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Despite Drought, Record-High Farm Incomes Expected

August 29, 2012
drought soybean field
  

Increases in income reflect large corn and soybean price increases, as well as large increases in crop insurance indemnities

U.S. net farm income is forecast to exceed $122 billion in 2012, up 3.7% from last year, and net cash income is expected to exceed $139 billion, up 3.4% from 2011, both record nominal values. USDA's Economic Research Service (ERS) released its updated farm income forecasts this week. 

The expected increase in income reflects large price-led gains in corn and soybean receipts as well as large increases in crop insurance indemnities. Crop farm gains should be more than enough to offset livestock farmers' higher feed expenses and a decline in sales of wholesale milk, ERS reports.

Extreme hot and dry conditions in the Plains and Corn Belt are drastically cutting projected corn and soybean yields. With corn and soybean supplies for the 2012 marketing year expected to be the lowest in 9 years, prices are increasing dramatically, resulting in higher expected 2012 calendar-year receipts for many crops.

Despite the severity of the 2012 drought, shortfalls in marketing year production do not necessarily have a detrimental impact on sector-wide farm income.  Shortages raise the prices farmers receive for crops sold in calendar-year 2012, and crop insurance partially offsets the impact of lower yields.  As a result, in 2012:

  • All three major measures of farm income are expected to achieve all-time nominal record highs. Inflation-adjusted net farm income is the second-highest since 1970.
  • Crop receipts are leading the 2012 income increase, with strong gains in corn, soybean, hay, and wheat sales reflecting higher commodity prices. A large anticipated rise in other farm income reflects large increases in crop insurance indemnity payouts.
  • A decline in dairy sales is forecast, reflecting expectations of lower farm prices for milk.
  • Government payments paid directly to producers are expected to total $11.1 billion in 2012, a 6.3% increase from $10.4 billion paid out in 2011.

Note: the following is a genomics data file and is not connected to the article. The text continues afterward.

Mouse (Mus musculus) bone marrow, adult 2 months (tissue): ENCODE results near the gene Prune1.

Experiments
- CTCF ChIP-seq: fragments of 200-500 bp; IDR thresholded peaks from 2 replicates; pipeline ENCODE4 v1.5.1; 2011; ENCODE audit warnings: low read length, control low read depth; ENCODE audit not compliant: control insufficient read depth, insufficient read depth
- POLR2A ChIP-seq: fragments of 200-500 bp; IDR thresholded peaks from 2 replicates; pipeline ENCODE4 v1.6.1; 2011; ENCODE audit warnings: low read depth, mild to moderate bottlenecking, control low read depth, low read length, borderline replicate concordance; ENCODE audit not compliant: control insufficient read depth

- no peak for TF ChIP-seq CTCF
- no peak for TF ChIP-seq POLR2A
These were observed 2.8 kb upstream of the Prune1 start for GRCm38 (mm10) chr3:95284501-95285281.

Farm equity is expected to increase to an all-time high of almost $2.3 trillion. Farm asset growth in 2012 is expected to exceed increases in farm debt as increases in the value of farm real estate and financial assets more than offset an anticipated rise in non-real-estate debt. Farm real estate debt is predicted to decline slightly in 2012. Debt repayment capacity utilization (DRCU)--a measure of farm exposure to financial risk--is forecast to be at its lowest since 1970.


08 28 12b chart2


Get the 2012 forecast for farm sector income.

Watch AgDay's report:



 


 

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COMMENTS (5 Comments)

1466 - IN
IF THEY THINK FARMERS MAKE SO MUCH MONEY, EXPLAIN THIS. I HAVE NEVER MADE MORE MONEY THEN I PAY IN PROPERTY TAXES. I FARM AND OWN 800 ACERS AND NETED $17000.00 LAST YEAR. I WORKED 3000 HOURS. I SURE MADE ALOT OF MONEY ON A 4 MILLION DOLLAR OPERATION.
9:02 PM Sep 1st
 
Lynette - Hamilton, OH
Not sure what ERS and agweb editors are smokin but I would like some of that. This is the most irresponsible, misleading report I have ever read since Chicken little. If incomes are forecasted so high, then why are states declared disaster and government assisted loans made available? We have no crops, we have no feed for our livestock, hmmmmm. But we are gonna be rich, right? Tell that to my banker when the farm payment is due.
8:49 AM Aug 30th
 
sdproducer2011 - Midland, SD
PullMy Finger: Read the article again. Net farm income is projected to be up 3.7% from last year! Looks to me like crop farmers are doing very well at the expense of livestock producers. I say do away with subsidy programs, let ethanol stand on its own, reform disaster programs to reimburse producers for inputs only and make permenent the CURRENT tax rates. (Permenent repeal of the death tax!)
7:34 PM Aug 29th
 
sdproducer2011 - Midland, SD
PullMy Finger: Read the article again. Net farm income is projected to be up 3.7% from last year! Looks to me like crop farmers are doing very well at the expense of livestock producers. I say do away with subsidy programs, let ethanol stand on its own, reform disaster programs to reimburse producers for inputs only and make permenent the CURRENT tax rates. (Permenent repeal of the death tax!)
7:34 PM Aug 29th
 
PullMyFinger - Chappell, NE
Let's be sure to scream this from every urban rooftop while being sure never to mention or even question fuel and fertilizer prices. Or any one of a thousand other farm input prices.
6:06 PM Aug 29th
 



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